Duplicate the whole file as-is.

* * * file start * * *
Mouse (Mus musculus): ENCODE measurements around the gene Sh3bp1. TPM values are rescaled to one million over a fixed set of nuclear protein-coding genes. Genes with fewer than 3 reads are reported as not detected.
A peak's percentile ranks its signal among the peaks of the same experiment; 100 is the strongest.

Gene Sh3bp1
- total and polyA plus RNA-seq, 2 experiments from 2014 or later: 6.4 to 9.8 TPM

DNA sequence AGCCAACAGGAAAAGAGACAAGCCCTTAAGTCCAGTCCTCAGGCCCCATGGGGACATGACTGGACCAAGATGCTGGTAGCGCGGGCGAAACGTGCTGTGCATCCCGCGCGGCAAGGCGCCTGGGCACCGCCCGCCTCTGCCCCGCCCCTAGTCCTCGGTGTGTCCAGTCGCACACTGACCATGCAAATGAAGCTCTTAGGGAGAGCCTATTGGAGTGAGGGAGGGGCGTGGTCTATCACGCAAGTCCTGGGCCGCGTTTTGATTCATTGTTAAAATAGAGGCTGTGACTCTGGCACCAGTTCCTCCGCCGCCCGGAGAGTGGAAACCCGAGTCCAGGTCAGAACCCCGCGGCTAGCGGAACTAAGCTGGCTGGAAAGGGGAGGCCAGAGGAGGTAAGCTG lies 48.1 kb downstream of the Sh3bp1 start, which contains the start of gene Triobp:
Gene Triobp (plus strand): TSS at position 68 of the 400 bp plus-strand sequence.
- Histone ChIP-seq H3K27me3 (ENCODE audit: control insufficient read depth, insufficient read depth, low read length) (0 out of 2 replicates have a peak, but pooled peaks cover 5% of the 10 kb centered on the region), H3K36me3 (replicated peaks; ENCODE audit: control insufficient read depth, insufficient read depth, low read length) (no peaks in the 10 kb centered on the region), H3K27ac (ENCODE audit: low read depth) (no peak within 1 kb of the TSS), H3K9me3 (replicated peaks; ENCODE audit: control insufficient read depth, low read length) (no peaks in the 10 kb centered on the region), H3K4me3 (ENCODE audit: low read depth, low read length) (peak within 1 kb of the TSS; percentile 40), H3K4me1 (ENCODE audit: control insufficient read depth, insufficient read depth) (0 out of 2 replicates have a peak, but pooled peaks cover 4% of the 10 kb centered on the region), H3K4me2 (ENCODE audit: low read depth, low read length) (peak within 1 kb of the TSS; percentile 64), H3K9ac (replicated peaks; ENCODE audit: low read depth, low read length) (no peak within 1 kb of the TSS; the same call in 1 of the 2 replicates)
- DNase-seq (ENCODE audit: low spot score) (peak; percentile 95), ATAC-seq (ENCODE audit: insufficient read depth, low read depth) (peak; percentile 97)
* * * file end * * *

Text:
Mouse (Mus musculus): ENCODE measurements around the gene Sh3bp1. TPM values are rescaled to one million over a fixed set of nuclear protein-coding genes. Genes with fewer than 3 reads are reported as not detected.
A peak's percentile ranks its signal among the peaks of the same experiment; 100 is the strongest.

Gene Sh3bp1
- total and polyA plus RNA-seq, 2 experiments from 2014 or later: 6.4 to 9.8 TPM

DNA sequence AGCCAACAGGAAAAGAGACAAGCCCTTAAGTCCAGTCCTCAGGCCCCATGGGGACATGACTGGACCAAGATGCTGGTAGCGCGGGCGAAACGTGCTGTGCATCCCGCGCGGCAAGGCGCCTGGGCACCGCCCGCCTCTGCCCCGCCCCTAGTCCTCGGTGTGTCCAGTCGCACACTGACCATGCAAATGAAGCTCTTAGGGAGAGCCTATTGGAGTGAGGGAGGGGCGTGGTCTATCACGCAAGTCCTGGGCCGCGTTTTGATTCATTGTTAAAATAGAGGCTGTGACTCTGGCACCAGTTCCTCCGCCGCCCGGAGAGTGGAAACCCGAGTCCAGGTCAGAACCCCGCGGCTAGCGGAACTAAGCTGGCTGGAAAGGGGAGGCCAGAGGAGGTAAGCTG lies 48.1 kb downstream of the Sh3bp1 start, which contains the start of gene Triobp:
Gene Triobp (plus strand): TSS at position 68 of the 400 bp plus-strand sequence.
- Histone ChIP-seq H3K27me3 (ENCODE audit: control insufficient read depth, insufficient read depth, low read length) (0 out of 2 replicates have a peak, but pooled peaks cover 5% of the 10 kb centered on the region), H3K36me3 (replicated peaks; ENCODE audit: control insufficient read depth, insufficient read depth, low read length) (no peaks in the 10 kb centered on the region), H3K27ac (ENCODE audit: low read depth) (no peak within 1 kb of the TSS), H3K9me3 (replicated peaks; ENCODE audit: control insufficient read depth, low read length) (no peaks in the 10 kb centered on the region), H3K4me3 (ENCODE audit: low read depth, low read length) (peak within 1 kb of the TSS; percentile 40), H3K4me1 (ENCODE audit: control insufficient read depth, insufficient read depth) (0 out of 2 replicates have a peak, but pooled peaks cover 4% of the 10 kb centered on the region), H3K4me2 (ENCODE audit: low read depth, low read length) (peak within 1 kb of the TSS; percentile 64), H3K9ac (replicated peaks; ENCODE audit: low read depth, low read length) (no peak within 1 kb of the TSS; the same call in 1 of the 2 replicates)
- DNase-seq (ENCODE audit: low spot score) (peak; percentile 95), ATAC-seq (ENCODE audit: insufficient read depth, low read depth) (peak; percentile 97)